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Figures of Speech

We deal with figures of speech in all languages, in order to 'transport' meaning from our mind through the words we're using, to the ear of the listener or to the readers of our pages.

Mainly three figures of speech are among the most widely used. We shall look at these three and measure their potential for the writer.

The metaphor

Of all, the metaphor is the most powerful. Here the writer doesn't liken one thing to another. He simply takes the identity of one thing and imprints it on another - and so he penetrates magic. A bit like "the princess of the night raised her pale face over the peak of the mountain and lit the whole garden in front of the palace." Our princess here is the moon, you will soon realise.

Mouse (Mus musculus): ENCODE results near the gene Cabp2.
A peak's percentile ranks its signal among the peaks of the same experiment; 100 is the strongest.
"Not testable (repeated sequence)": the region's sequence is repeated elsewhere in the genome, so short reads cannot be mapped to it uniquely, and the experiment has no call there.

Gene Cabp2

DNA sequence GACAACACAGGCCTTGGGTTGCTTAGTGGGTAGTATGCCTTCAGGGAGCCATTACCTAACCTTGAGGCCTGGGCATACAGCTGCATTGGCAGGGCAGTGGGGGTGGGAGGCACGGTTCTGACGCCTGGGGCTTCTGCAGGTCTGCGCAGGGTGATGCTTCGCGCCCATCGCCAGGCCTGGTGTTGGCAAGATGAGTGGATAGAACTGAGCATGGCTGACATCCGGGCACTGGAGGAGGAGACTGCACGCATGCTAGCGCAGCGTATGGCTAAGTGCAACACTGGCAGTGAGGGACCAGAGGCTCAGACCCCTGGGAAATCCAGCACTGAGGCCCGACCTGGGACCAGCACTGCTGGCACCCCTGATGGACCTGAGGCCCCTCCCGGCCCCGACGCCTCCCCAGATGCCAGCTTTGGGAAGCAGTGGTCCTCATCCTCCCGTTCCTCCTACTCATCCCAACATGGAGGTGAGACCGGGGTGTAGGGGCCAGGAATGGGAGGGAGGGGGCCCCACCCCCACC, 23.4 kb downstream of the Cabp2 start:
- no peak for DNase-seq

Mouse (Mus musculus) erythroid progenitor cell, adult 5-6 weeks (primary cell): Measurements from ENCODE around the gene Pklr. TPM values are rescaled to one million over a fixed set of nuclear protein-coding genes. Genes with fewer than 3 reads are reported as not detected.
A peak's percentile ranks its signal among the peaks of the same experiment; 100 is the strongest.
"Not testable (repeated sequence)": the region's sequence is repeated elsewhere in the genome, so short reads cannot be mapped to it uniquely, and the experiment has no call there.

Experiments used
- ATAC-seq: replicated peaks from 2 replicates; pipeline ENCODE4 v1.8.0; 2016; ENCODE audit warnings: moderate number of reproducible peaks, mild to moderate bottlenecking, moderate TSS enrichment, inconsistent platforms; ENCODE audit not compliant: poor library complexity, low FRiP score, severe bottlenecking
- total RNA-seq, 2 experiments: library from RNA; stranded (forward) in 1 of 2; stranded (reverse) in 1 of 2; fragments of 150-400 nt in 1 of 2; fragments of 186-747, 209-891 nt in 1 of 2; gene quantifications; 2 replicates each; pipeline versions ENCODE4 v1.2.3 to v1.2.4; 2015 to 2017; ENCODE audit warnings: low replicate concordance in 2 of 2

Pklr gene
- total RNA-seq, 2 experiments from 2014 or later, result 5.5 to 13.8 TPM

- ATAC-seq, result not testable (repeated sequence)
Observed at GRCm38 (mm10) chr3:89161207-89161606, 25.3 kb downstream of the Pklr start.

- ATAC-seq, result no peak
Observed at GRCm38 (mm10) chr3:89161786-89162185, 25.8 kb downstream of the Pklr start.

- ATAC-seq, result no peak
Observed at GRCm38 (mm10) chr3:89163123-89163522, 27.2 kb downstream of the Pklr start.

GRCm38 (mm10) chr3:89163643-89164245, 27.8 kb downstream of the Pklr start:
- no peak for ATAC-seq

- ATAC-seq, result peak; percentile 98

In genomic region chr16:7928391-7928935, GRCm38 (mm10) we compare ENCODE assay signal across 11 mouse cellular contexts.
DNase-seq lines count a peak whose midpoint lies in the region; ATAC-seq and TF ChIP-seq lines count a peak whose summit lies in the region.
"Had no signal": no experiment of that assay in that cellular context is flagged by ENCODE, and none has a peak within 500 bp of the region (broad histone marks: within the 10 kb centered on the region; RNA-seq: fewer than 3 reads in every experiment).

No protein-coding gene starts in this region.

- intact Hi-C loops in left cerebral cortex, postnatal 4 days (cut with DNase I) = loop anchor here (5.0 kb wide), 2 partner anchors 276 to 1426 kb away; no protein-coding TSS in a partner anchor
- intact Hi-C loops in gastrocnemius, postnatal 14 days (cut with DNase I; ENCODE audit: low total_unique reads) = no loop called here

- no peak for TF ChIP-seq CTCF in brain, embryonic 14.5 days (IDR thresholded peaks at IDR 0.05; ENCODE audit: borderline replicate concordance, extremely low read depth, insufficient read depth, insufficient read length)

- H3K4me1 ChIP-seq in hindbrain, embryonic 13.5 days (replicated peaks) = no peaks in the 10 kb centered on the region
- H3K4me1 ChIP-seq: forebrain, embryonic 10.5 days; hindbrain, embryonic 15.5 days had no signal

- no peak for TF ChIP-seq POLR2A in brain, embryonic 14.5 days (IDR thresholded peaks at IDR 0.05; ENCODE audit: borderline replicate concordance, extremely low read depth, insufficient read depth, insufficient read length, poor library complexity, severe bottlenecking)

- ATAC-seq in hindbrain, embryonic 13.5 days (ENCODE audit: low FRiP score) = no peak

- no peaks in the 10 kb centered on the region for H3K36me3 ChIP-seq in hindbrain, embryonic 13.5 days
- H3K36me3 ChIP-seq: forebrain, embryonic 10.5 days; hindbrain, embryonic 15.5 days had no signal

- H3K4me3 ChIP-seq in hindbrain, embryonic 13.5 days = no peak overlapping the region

The simile

The simile does liken, and for this very reason it seems somehow to be weaker. One is made aware of the device, and so it becomes self-conscious. Its danger is that it tends to be 'arty' or artificial. Just how good is:

"O my luve is like a red, red rose,
That's newly sprung in June..."


With personification again the writer can make the abstract appear tangible and familiar. Maybe the secret lies in what Blake tells us - that

Cruelty has a Human Heart
And Jealousy a Human Face ... etc.

We shall take them one by one and consider their magic in more details in our future lessons. Until then, try to find them in your reading and recognise them in your own time. Familiarize yourselves with spotting them for now.

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